Friday, April 5, 2024

Nebraska State Senator Switching From Democrat to Republican

Nebraska State Senator Switching From Democrat to Republican 

Nebraska state Sen. Mike McDonnell has announced that he’s switching party affiliation from Democrat to Republican, citing his Christian faith and views on abortion.

Mr. McDonnell made the announcement in an April 3 statement to local media outlets, citing the Democratic Party’s opposition to his pro-life stance.

“When I ran for reelection in 2020, I was pro-life,” he said, adding that he’s Catholic and recalling that in 2016, he ran as a pro-life candidate for Nebraska’s fifth legislative district.

“I have asked the Democratic Party to respect my religious-based pro-life position. Instead, over the last year, they have decided to punish me for being pro-life.”

Mr. McDonnell said that, because he opposes abortion, Douglas County Democrats voted not to seat him as a delegate and not share party resources, while the state Democratic Party voted to censure him for his pro-life views.

“Being a Christian member of the Roman Catholic Church and pro-life is more important to me than being a registered Democrat,” he said, adding that he was switching to the GOP effective immediately.

The Nebraska Democratic Party issued a statement in response to Mr. McDonnell’s party change, expressing “respect” for his work with the party while denying that the censure vote had anything to do with his pro-life views.

“The Nebraska Democratic Party will continue to stand up for reproductive freedom and the human rights of the LGBTQ community,” Nebraska Democratic Party Chair Jane Kleeb said in the statement.

“Our decision to censure Sen. McDonnell was never about him being a pro-life Catholic. Our decision was based on our party reaffirming our core values to protect women’s ability to make health decisions and to keep politicians out of our personal health decisions.”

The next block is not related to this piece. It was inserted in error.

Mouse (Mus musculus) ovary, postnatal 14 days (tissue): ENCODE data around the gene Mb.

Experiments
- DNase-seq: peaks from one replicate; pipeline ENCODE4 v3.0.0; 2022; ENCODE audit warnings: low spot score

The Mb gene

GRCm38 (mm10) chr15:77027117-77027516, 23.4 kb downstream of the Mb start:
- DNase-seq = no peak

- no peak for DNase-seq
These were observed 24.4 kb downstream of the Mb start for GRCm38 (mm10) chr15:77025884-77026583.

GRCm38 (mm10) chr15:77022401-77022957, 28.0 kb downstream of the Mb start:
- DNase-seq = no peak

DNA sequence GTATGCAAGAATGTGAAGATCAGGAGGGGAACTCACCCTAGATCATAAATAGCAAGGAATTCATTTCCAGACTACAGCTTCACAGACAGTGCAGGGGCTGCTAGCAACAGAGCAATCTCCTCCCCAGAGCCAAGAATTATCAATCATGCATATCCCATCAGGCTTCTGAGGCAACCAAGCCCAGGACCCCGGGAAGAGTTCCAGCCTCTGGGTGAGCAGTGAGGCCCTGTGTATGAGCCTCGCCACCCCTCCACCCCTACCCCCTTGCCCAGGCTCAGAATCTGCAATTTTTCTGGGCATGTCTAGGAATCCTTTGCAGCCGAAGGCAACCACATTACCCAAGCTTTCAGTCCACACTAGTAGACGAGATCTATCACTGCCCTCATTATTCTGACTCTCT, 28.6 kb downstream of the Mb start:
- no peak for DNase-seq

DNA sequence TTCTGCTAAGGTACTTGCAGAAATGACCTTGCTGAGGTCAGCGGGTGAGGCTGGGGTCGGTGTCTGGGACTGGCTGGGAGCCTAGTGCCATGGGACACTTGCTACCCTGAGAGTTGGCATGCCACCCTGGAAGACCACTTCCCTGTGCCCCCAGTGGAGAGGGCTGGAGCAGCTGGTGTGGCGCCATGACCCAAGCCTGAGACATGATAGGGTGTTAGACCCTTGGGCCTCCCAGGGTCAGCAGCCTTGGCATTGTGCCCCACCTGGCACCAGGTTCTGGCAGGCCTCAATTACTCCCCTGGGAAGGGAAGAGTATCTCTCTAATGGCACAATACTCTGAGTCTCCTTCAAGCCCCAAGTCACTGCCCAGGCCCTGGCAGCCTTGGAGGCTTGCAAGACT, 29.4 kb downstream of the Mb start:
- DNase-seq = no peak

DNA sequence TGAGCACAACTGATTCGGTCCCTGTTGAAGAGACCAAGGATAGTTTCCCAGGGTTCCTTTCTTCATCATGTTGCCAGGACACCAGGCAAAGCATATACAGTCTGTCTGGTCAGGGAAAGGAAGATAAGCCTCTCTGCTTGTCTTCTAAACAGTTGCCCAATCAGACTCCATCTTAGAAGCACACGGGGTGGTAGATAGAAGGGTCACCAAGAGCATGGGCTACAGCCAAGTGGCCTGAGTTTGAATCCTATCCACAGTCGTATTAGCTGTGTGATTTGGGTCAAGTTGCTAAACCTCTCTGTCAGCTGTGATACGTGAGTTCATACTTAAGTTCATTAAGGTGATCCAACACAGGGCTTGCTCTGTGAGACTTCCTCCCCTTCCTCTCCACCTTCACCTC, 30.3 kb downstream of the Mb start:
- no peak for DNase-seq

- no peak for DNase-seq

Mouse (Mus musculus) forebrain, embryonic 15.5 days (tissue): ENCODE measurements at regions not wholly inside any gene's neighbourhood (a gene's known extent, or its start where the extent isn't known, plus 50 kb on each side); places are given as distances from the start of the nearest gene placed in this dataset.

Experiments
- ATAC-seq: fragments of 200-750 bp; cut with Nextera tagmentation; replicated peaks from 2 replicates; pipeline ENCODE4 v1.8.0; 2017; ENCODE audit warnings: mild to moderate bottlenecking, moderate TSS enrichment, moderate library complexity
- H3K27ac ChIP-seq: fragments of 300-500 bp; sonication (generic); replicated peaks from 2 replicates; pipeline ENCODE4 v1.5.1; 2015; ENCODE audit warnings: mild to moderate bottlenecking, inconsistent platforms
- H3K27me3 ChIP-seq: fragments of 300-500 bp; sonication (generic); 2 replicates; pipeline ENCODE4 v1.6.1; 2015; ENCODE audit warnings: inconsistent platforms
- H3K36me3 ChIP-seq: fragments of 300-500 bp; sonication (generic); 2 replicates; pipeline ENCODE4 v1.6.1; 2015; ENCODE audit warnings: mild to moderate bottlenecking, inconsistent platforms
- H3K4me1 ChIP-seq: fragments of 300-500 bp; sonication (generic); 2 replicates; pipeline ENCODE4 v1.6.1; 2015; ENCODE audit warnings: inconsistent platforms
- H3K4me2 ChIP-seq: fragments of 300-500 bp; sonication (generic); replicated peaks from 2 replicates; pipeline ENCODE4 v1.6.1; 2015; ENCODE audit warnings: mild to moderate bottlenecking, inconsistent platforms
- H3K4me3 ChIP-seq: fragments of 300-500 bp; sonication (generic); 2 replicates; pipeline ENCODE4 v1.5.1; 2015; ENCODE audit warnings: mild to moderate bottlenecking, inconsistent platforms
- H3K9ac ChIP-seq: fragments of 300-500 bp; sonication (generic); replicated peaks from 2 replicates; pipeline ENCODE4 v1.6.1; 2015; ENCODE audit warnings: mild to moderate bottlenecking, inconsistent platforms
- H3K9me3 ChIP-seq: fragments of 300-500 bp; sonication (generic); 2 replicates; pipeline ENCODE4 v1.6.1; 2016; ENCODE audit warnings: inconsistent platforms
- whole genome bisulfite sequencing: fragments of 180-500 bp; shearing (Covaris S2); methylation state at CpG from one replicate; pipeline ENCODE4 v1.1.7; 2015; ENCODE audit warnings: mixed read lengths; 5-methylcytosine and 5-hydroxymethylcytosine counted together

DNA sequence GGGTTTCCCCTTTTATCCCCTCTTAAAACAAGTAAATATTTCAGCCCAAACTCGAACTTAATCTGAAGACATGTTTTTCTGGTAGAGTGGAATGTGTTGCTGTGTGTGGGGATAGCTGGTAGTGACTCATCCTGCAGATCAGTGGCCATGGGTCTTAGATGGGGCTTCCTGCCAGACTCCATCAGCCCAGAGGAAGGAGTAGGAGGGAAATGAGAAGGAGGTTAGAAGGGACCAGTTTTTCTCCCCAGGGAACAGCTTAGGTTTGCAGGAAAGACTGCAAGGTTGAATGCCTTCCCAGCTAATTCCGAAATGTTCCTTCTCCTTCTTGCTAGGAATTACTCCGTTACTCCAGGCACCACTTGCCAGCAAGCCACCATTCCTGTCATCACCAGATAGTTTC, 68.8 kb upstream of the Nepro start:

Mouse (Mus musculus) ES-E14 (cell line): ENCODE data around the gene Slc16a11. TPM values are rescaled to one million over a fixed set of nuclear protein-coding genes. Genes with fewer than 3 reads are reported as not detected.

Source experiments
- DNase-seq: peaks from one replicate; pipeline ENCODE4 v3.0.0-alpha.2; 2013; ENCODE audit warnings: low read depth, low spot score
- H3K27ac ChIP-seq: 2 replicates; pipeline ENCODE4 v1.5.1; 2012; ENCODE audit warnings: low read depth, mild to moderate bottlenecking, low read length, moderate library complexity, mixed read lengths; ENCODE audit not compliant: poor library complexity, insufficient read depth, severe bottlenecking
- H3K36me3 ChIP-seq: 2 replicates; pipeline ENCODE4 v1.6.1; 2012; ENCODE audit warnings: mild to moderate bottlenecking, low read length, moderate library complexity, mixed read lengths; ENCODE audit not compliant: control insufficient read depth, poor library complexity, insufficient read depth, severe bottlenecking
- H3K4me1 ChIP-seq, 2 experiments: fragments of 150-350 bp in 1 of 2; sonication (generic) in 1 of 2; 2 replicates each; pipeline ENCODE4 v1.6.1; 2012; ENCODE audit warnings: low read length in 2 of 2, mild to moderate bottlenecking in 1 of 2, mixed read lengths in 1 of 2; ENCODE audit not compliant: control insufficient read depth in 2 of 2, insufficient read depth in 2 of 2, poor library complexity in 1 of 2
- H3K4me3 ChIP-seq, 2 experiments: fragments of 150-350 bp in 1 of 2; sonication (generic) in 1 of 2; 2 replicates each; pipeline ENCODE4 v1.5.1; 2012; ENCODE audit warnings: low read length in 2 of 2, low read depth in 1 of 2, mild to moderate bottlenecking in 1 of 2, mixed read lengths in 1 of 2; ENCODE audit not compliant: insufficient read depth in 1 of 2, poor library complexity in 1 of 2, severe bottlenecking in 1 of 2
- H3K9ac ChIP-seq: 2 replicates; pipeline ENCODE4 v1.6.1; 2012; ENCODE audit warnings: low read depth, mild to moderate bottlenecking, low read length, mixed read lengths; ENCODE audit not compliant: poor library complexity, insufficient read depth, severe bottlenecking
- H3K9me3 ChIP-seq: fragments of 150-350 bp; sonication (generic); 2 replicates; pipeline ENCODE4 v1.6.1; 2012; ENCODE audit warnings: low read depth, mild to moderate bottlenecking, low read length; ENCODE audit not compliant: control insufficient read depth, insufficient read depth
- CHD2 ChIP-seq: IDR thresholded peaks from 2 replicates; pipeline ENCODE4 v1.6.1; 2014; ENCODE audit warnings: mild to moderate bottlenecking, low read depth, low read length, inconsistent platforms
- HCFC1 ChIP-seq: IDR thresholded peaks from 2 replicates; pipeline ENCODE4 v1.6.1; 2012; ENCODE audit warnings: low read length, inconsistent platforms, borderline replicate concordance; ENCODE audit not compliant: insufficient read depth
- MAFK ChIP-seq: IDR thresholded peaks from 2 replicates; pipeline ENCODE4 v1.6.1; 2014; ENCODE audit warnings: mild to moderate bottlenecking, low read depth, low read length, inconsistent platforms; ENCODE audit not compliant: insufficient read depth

Ms. Kleeb said that she and her Nebraska Democrat colleagues “respect the ongoing work of Senator McDonnell on behalf of unions and his commitment to protect a fair electoral vote system” in the state.

Mr. McDonnell’s party affiliation switch could signal that Nebraska may be headed for a major change as Republican leaders have expressed support for a move to a winner-take-all system for allocating the state’s Electoral College votes.

Change to Winner-Take-All?

Nebraska Gov. Jim Pillen, a Republican, showed a willingness on April 2 to back legislation that would potentially prevent President Joe Biden from getting one of the state’s electoral votes. He did this by endorsing a statewide “winner-takes-all” system that is likely to boost former President Donald Trump.

Unlike every other U.S. state, only Nebraska and Maine assign Electoral College votes by district. A congressional district that centers around Omaha, the largest city in the state, has sometimes gone in favor of Democratic presidential candidates, including in 2020.

However, if the state switched to a more standard system, Nebraska’s three electoral votes would likely all go to President Trump as the former president easily won the GOP-dominated state by wide margins in both 2016 and 2020.

In January, legislators introduced a bill to use the standard, winner-take-all system. In a social media post on April 2, Mr. Pillen endorsed the initiative.
“It would bring Nebraska into line with 48 of our fellow states, better reflect the founders’ intent, and ensure our state speaks with one unified voice in presidential elections,” Mr. Pillen wrote on X, formerly known as Twitter. “I call upon fellow Republicans in the Legislature to pass this bill to my desk so I can sign it into law.”

His comment was backed by President Trump on social media, describing the governor’s endorsement of the measure as “very smart.”

“Governor Jim Pillen of Nebraska, a very smart and popular Governor, who has done some really great things, came out today with a very strong letter in support of returning Nebraska’s Electoral Votes to a Winner-Take-All System,” President Trump wrote on Tuesday.

“Most Nebraskans have wanted to go back to this system for a very long time, because it’s what 48 other States do—It’s what the Founders intended, and it’s right for Nebraska,” he continued. “Thank you Governor for your bold leadership. Let’s hope the Senate does the right thing. Nebraskans, respectfully ask your Senators to support this Great Bill!”

In 2020, President Joe Biden won Nebraska’s Omaha-based congressional district, giving him one electoral vote.  President Trump carried the state with nearly 60 percent of the vote.

Some analysts have said on social media that if the Nebraska bill is signed into law, it would pose a problem for President Biden because he wouldn’t have a clear path to 270 votes to win the presidency.

Jack Phillips and Reuters contributed to this report.

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